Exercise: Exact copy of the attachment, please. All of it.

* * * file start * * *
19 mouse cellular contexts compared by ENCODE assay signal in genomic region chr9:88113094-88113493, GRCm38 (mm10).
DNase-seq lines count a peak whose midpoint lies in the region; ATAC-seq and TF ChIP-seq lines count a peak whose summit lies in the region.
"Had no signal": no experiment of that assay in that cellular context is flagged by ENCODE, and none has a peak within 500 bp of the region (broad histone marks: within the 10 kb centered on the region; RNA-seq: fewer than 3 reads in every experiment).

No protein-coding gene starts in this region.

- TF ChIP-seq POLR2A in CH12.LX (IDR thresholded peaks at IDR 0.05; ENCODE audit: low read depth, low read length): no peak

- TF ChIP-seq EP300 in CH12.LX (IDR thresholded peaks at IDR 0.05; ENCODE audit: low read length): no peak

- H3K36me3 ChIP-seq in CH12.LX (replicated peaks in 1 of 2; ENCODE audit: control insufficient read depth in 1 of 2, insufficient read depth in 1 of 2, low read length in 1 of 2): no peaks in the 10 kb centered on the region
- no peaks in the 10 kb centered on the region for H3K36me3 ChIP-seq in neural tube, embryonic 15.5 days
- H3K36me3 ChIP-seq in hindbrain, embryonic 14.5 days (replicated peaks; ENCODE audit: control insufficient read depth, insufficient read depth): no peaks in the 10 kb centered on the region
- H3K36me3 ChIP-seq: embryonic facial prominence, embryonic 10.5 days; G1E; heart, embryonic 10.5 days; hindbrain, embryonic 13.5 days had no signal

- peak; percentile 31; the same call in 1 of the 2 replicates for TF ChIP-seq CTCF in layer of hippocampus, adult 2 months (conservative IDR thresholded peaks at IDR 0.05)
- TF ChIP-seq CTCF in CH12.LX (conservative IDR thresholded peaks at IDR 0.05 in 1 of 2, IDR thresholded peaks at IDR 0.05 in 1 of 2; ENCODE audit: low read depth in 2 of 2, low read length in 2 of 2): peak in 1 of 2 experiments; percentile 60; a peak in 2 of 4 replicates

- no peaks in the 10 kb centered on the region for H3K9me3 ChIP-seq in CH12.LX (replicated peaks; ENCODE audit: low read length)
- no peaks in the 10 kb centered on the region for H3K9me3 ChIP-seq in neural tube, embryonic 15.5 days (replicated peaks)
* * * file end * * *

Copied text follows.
19 mouse cellular contexts compared by ENCODE assay signal in genomic region chr9:88113094-88113493, GRCm38 (mm10).
DNase-seq lines count a peak whose midpoint lies in the region; ATAC-seq and TF ChIP-seq lines count a peak whose summit lies in the region.
"Had no signal": no experiment of that assay in that cellular context is flagged by ENCODE, and none has a peak within 500 bp of the region (broad histone marks: within the 10 kb centered on the region; RNA-seq: fewer than 3 reads in every experiment).

No protein-coding gene starts in this region.

- TF ChIP-seq POLR2A in CH12.LX (IDR thresholded peaks at IDR 0.05; ENCODE audit: low read depth, low read length): no peak

- TF ChIP-seq EP300 in CH12.LX (IDR thresholded peaks at IDR 0.05; ENCODE audit: low read length): no peak

- H3K36me3 ChIP-seq in CH12.LX (replicated peaks in 1 of 2; ENCODE audit: control insufficient read depth in 1 of 2, insufficient read depth in 1 of 2, low read length in 1 of 2): no peaks in the 10 kb centered on the region
- no peaks in the 10 kb centered on the region for H3K36me3 ChIP-seq in neural tube, embryonic 15.5 days
- H3K36me3 ChIP-seq in hindbrain, embryonic 14.5 days (replicated peaks; ENCODE audit: control insufficient read depth, insufficient read depth): no peaks in the 10 kb centered on the region
- H3K36me3 ChIP-seq: embryonic facial prominence, embryonic 10.5 days; G1E; heart, embryonic 10.5 days; hindbrain, embryonic 13.5 days had no signal

- peak; percentile 31; the same call in 1 of the 2 replicates for TF ChIP-seq CTCF in layer of hippocampus, adult 2 months (conservative IDR thresholded peaks at IDR 0.05)
- TF ChIP-seq CTCF in CH12.LX (conservative IDR thresholded peaks at IDR 0.05 in 1 of 2, IDR thresholded peaks at IDR 0.05 in 1 of 2; ENCODE audit: low read depth in 2 of 2, low read length in 2 of 2): peak in 1 of 2 experiments; percentile 60; a peak in 2 of 4 replicates

- no peaks in the 10 kb centered on the region for H3K9me3 ChIP-seq in CH12.LX (replicated peaks; ENCODE audit: low read length)
- no peaks in the 10 kb centered on the region for H3K9me3 ChIP-seq in neural tube, embryonic 15.5 days (replicated peaks)